Straight Talk: Database Basics
Marketer-turned-consultant-and-instructor Pegg Nadler, proprietor of Pegg Nadler Associates Inc., has seen first hand the response-boosting effect database marketing can have on direct mail efforts. Working with the databases of such direct mail powerhouses as Consumer Reports, Smithsonian Institution, Hachette Magazines and U.S. News & World Report, Nadler has watched database marketing grow from its fledgling beginnings in the late 1980s when mailers preferred to saturate the market than target it, to its current status as a must-have tool for success in all direct response channels, especially direct mail. Nadler now pauses to reflect on the shortcomings of RFM, the myth of the "average" customer, the need for analytics and the power of seeing the big picture.
TG: What are the benefits of database marketing?
PN: First, it's going to greatly improve your segmentation. It will push you beyond what you can do in standard RFM. But you are only going to be able to do this if you have a database that captures customer history and performance so you will know when they are buying and not buying. Also, it is going to help you ... have a comprehensive understanding of what you should be putting in the mail and [how] you can begin to speak to customers in very different ways, based on their behaviors.
A database marketing program is going to be a winner when you are using it to get a handle on who your best customers are, who your most profitable customers are, who is most likely to attrite and who nets the least profitability. You will get an understanding of who will buy, who won't buy, [whether] you should be staggering how often you are mailing to different types of people based on what you know about their history. When you use a marketing database, you learn that there is no "average" customer. You are able to look at your file in terms of clearly defined customer or prospect groups.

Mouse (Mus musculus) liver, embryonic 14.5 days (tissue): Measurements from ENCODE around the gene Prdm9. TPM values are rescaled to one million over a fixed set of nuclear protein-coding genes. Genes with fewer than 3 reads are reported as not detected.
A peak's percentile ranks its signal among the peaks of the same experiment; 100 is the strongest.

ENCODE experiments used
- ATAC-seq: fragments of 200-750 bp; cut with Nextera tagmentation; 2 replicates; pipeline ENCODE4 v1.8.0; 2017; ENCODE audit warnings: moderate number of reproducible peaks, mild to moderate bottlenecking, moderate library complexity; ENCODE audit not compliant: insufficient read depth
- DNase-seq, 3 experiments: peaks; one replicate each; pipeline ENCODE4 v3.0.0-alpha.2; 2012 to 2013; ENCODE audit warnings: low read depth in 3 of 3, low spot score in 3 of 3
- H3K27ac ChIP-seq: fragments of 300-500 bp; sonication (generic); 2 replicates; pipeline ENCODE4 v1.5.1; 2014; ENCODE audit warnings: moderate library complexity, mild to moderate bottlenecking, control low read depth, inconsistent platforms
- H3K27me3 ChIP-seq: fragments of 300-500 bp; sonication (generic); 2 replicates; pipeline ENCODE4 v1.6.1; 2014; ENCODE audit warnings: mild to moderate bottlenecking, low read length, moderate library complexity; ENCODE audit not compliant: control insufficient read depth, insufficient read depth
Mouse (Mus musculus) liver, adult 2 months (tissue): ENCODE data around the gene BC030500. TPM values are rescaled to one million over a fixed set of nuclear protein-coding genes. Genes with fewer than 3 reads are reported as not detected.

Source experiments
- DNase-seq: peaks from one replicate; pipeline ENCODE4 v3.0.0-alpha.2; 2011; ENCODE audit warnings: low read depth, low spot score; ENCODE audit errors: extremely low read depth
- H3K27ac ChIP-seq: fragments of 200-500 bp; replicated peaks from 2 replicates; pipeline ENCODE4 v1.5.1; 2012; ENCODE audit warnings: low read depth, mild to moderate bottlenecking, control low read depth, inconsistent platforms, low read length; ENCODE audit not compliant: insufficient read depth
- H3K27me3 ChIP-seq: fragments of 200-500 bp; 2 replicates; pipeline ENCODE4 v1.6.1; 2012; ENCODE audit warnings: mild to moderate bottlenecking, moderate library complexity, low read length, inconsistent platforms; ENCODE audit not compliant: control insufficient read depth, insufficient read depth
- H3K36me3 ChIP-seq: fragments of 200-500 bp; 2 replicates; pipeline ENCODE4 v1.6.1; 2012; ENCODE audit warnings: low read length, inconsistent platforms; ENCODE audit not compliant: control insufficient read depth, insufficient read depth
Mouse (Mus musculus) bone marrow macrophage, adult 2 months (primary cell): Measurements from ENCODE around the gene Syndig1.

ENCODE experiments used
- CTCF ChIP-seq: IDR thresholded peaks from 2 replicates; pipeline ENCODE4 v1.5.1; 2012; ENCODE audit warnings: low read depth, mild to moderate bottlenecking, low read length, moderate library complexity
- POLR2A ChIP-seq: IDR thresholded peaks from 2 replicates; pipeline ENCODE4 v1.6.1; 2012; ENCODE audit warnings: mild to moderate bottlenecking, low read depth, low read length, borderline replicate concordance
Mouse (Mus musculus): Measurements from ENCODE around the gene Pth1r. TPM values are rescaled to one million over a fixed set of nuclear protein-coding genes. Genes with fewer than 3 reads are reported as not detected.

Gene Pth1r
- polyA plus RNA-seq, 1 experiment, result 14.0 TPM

TG: What common mistakes do mailers make when working with their database?
PN: Mailers simply use their database as a prospecting list and won't move beyond that. They are cherry-picking names and not diving deeply into all of the information that a database offers. If they continue to favor straight segmentation over what they should be doingi.e., heavy analytics, developing models, really spending the time to understand not only what campaigns have performed well, but who is buying and not buying and what their overall profitability has been over timethen they aren't making good use of their database. Many mailers build a database because they want to be able to determine lifetime value, but they don't ensure they have the data that will allow them to track it; or they are not ... monitoring what is happening to their customers.
TG: What should be on every mailer's data "wish list"?
PN: You should be collecting all of the ways that a customer interacts with your company over time. Look at all activitydirect mail, Web, in-storeand tie that to name, address, purchase history, return information. So you aren't just thinking about what may be offered in the mail or one product line or one division, you are keeping it all in one central database. Then, there is the data that you can and should be purchasing to append the database. You should be buying and collecting as much as you can, as long as it's going to relate back and give you a fuller understanding of your customer. It doesn't make any sense to collect data if you aren't going to use it to change or drive your product development, creative packages or your campaign strategy.
Demographics also are important. If you are just collecting activity, that will give you an understanding, but until you put that into an overall picture of how old or how young your customer is, whether or not there are children in the household ... what his or her purchasing habits with other companies are, it's only going to give you half of the picture. Given that option, do you want to see in black-and-white or in color? The more you understand your customer groups, the more effective you can be in developing your tests and figuring out what is going to make someone excited enough to spend money with you.
TG: What final advice would you offer to mailers?
PN: First, make sure you are taking the time to analyze campaign data. It's so important for mailers to get out of that campaign-by-campaign mentality where you ... haven't stepped back to see what it all means. ... Make sure you update your data frequently, and audit the quality of your data.
Second, use your databases to move beyond segmentation and into modeling because that's where you are going to see the biggest lift. Finally and most importantly, customize your messages and determine your offers based on the information in the database.